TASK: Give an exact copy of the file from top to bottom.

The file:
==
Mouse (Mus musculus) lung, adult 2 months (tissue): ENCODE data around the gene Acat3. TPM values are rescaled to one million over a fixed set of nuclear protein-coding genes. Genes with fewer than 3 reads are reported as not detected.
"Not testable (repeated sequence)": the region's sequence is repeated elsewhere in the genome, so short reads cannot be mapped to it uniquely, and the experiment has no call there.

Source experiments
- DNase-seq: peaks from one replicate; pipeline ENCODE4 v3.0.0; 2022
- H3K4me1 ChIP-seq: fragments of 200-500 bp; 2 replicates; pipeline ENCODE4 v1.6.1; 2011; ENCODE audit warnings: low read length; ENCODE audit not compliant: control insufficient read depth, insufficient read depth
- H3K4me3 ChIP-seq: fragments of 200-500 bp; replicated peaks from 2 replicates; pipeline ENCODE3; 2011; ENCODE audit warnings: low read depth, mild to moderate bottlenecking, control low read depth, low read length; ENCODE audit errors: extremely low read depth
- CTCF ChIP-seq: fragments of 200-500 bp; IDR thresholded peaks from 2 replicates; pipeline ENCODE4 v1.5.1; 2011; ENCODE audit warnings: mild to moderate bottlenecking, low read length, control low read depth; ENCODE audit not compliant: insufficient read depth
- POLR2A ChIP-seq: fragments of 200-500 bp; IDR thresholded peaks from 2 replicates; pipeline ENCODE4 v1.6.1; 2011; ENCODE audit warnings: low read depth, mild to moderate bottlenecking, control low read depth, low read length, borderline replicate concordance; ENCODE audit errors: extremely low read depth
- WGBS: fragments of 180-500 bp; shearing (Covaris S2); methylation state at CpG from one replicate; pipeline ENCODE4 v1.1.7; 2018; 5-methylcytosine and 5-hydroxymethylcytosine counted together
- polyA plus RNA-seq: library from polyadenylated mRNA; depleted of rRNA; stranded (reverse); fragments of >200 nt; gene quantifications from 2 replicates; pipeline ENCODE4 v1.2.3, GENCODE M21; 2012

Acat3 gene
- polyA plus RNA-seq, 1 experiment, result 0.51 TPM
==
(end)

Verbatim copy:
Mouse (Mus musculus) lung, adult 2 months (tissue): ENCODE data around the gene Acat3. TPM values are rescaled to one million over a fixed set of nuclear protein-coding genes. Genes with fewer than 3 reads are reported as not detected.
"Not testable (repeated sequence)": the region's sequence is repeated elsewhere in the genome, so short reads cannot be mapped to it uniquely, and the experiment has no call there.

Source experiments
- DNase-seq: peaks from one replicate; pipeline ENCODE4 v3.0.0; 2022
- H3K4me1 ChIP-seq: fragments of 200-500 bp; 2 replicates; pipeline ENCODE4 v1.6.1; 2011; ENCODE audit warnings: low read length; ENCODE audit not compliant: control insufficient read depth, insufficient read depth
- H3K4me3 ChIP-seq: fragments of 200-500 bp; replicated peaks from 2 replicates; pipeline ENCODE3; 2011; ENCODE audit warnings: low read depth, mild to moderate bottlenecking, control low read depth, low read length; ENCODE audit errors: extremely low read depth
- CTCF ChIP-seq: fragments of 200-500 bp; IDR thresholded peaks from 2 replicates; pipeline ENCODE4 v1.5.1; 2011; ENCODE audit warnings: mild to moderate bottlenecking, low read length, control low read depth; ENCODE audit not compliant: insufficient read depth
- POLR2A ChIP-seq: fragments of 200-500 bp; IDR thresholded peaks from 2 replicates; pipeline ENCODE4 v1.6.1; 2011; ENCODE audit warnings: low read depth, mild to moderate bottlenecking, control low read depth, low read length, borderline replicate concordance; ENCODE audit errors: extremely low read depth
- WGBS: fragments of 180-500 bp; shearing (Covaris S2); methylation state at CpG from one replicate; pipeline ENCODE4 v1.1.7; 2018; 5-methylcytosine and 5-hydroxymethylcytosine counted together
- polyA plus RNA-seq: library from polyadenylated mRNA; depleted of rRNA; stranded (reverse); fragments of >200 nt; gene quantifications from 2 replicates; pipeline ENCODE4 v1.2.3, GENCODE M21; 2012

Acat3 gene
- polyA plus RNA-seq, 1 experiment, result 0.51 TPM